Boris Johnson party: U.K. ministers rally around PM

LONDON – Senior British government ministers, with varying degrees of enthusiasm, on Thursday voiced their support for Conservative Prime Minister Boris Johnson and rejected his demand to resign to attend a garden party during the country’s first coronavirus lockdown.

Several other Conservatives stuck out their tongues, waiting to see whether the crisis threatening Johnson’s premiership would abate or worsen.

Johnson apologized in the House of Commons on Wednesday for attending a “bring your own booze” party in the Downing Street garden and residence in May 2020. About 100 staff were invited by a top aide to the prime minister to what has been described. As a ‘socially distanced drinks’ event.

At the time, Britons were prohibited by law from meeting more than one person outside their homes as part of measures to limit the spread of the Corona virus. Millions have been cut off from family and friends and even prevented from visiting dying relatives in hospitals.

Johnson said he understood the public “outrage”, but declined to acknowledge the error, saying he considered the rally a work event to thank staff for their efforts during the pandemic.

Johnson urged people to wait for the results of an investigation by senior civil servant Sue Gray into several alleged parties by civil servants during the pandemic. Gray, a public service veteran with a reputation as a straight shooter, is expected to report by the end of the month.

Johnson was spending Thursday holed up in Downing Street. The Prime Minister’s Office said that a scheduled visit to the Corona Virus Vaccination Center has been canceled after a family member tested positive for the Corona virus.

Northern Ireland Minister Brandon Lewis said Johnson’s apology was “very sincere” – but added that the prime minister did not think he had done anything wrong.

“The prime minister has made it clear he doesn’t think he’s done anything outside the rules,” Lewis told Sky News. “If you look at what the investigation found, people will be able to take their own perspective at that time.”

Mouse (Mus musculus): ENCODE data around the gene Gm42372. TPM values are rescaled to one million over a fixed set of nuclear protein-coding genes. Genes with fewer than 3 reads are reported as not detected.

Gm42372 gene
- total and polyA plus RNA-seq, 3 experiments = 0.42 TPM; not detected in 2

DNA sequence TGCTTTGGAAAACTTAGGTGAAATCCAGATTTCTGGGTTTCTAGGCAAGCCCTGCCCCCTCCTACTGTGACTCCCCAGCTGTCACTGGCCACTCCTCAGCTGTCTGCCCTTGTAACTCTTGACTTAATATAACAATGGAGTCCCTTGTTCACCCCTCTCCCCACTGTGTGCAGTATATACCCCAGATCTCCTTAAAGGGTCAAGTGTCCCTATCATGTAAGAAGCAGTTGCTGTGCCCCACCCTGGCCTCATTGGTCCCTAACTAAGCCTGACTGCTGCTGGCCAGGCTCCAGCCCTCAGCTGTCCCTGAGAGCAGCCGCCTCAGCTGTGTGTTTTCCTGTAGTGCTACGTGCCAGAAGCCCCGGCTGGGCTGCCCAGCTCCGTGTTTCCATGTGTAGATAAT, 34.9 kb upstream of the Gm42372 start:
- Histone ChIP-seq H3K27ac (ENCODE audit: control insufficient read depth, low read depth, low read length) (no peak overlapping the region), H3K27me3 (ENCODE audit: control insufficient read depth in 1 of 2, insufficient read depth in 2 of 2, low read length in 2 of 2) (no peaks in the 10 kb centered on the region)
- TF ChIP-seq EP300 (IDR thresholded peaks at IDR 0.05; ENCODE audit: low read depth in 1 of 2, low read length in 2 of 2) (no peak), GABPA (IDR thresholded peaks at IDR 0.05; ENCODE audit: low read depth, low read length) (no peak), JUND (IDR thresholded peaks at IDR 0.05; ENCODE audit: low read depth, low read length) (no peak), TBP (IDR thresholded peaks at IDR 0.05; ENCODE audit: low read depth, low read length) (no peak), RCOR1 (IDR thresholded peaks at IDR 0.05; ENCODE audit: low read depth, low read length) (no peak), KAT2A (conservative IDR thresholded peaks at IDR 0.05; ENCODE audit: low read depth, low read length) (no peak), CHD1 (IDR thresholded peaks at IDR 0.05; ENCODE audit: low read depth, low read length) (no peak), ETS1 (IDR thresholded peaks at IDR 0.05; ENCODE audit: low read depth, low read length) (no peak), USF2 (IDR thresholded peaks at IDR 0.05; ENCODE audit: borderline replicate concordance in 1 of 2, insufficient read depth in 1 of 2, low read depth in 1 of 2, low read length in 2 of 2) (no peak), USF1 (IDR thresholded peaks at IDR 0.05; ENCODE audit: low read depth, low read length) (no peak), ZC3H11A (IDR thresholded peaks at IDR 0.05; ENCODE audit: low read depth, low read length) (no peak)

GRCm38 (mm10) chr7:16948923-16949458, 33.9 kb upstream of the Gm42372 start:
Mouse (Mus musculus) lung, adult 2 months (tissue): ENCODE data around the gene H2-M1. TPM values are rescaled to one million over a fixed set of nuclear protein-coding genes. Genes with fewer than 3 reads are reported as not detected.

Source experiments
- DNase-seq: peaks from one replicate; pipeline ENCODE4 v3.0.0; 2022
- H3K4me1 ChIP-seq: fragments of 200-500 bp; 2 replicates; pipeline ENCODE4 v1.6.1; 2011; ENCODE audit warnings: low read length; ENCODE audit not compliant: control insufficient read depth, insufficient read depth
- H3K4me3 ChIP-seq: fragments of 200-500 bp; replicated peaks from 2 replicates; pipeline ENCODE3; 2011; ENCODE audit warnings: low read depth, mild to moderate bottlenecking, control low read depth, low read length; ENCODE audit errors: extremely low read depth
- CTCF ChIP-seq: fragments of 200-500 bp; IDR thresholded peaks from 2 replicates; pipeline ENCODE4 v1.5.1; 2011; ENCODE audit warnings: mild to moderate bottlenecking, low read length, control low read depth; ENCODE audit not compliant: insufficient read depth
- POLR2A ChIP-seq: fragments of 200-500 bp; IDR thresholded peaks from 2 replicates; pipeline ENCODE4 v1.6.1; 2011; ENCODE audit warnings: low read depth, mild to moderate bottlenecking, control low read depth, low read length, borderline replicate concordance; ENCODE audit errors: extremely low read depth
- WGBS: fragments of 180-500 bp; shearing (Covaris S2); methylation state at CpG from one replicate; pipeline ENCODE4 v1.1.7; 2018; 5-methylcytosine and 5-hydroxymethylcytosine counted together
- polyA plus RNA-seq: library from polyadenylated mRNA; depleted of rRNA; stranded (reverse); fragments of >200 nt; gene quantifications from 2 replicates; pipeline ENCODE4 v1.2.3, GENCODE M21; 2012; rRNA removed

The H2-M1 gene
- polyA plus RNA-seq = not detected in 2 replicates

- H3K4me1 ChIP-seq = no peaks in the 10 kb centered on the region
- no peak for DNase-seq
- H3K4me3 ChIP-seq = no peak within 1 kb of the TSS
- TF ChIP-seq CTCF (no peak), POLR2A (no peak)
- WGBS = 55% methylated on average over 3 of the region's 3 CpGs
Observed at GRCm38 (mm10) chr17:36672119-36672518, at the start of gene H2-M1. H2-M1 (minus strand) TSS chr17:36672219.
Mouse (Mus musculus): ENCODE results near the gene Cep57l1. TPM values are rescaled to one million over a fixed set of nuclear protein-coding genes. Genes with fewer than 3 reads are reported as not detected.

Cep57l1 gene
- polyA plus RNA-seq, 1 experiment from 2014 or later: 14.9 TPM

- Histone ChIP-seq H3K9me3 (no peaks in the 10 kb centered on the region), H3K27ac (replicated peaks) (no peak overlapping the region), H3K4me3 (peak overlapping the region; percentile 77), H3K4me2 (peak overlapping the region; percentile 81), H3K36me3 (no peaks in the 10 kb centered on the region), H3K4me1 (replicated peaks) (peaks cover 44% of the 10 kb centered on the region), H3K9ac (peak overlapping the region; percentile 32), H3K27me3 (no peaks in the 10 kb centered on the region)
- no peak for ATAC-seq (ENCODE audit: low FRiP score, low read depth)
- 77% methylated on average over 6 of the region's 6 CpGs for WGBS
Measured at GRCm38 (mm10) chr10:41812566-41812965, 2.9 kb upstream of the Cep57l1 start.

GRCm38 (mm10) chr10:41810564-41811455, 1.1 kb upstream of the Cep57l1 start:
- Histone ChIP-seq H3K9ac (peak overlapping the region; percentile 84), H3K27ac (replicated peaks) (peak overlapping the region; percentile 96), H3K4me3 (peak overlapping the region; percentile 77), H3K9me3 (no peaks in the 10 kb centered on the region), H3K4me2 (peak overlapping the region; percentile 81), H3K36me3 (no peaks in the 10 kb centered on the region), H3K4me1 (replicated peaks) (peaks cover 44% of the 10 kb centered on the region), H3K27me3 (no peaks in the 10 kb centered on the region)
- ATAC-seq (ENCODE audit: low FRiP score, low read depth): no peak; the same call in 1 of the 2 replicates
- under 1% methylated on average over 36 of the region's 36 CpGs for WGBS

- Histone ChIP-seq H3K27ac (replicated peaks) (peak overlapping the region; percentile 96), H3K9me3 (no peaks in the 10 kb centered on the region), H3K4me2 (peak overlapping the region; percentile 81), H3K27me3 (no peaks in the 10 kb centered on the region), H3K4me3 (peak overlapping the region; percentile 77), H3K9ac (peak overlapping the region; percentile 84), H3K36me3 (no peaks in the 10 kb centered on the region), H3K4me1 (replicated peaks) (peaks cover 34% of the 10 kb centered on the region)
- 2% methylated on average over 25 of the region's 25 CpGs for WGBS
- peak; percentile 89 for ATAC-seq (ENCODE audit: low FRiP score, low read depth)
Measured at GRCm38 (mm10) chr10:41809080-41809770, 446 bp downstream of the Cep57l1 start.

Gray has no power to punish those responsible, and Johnson has not said what he would do if he was found to be wrong.

Secretary of State Liz Truss – often cited as a possible successor to Johnson – tweeted: “I stand 100% behind the PM as he is moving our country forward.”

Treasurer Chief Rishi Sunak, another potential contender for the top position, was more muted. “The PM was right to apologize and I support his request for patience while Sue Gray investigates,” he wrote on Twitter. Sunak was notably absent from the House of Commons during Johnson’s statement on Wednesday; He was 200 miles (320 kilometers) away on a visit to southwest England.

Opposition politicians say Johnson should resign for attending the party and for his previous denials of any rule-breaking.

Many conservatives fear the “Party Door” scandal could become a turning point for a leader who weathered a series of storms over his spending and moral judgment.

Some joined the opposition’s calls for Johnson to resign. Douglas Ross, the leader of the Conservative Party in Scotland, said Johnson’s position was “no longer acceptable”. Lawmaker Roger Gill described the prime minister as a “walking dead”.

If he does not resign, Johnson could be ousted by a vote of no-confidence among party lawmakers, which would happen if 15% of Tory lawmakers wrote letters demanding it. It is unclear how many messages have actually been sent.

Labor Home Affairs spokeswoman Lisa Nandy said the police, not just a government employee, should investigate.

“It is strange that the police have not opened any kind of broader investigation given the number of evidence about what is happening in Downing Street,” she said.

Nandy said there was “tremendous” public anger over the party’s revelations.

“Based on what I see pouring into my email this morning, I think the Prime Minister should not be so confident that he will survive this,” she said.

Many conservatives have been waiting to see how the reaction to the crisis develops in the coming days.

Conservative MP Philip Dunn said the allegations were “extremely serious”.

“I think the prime minister was right to apologize yesterday, and I think it’s right that we wait and see what the investigation will establish from Sue Gray,” he told Radio Times. And then the people will have to bear the consequences of everything that will happen.”

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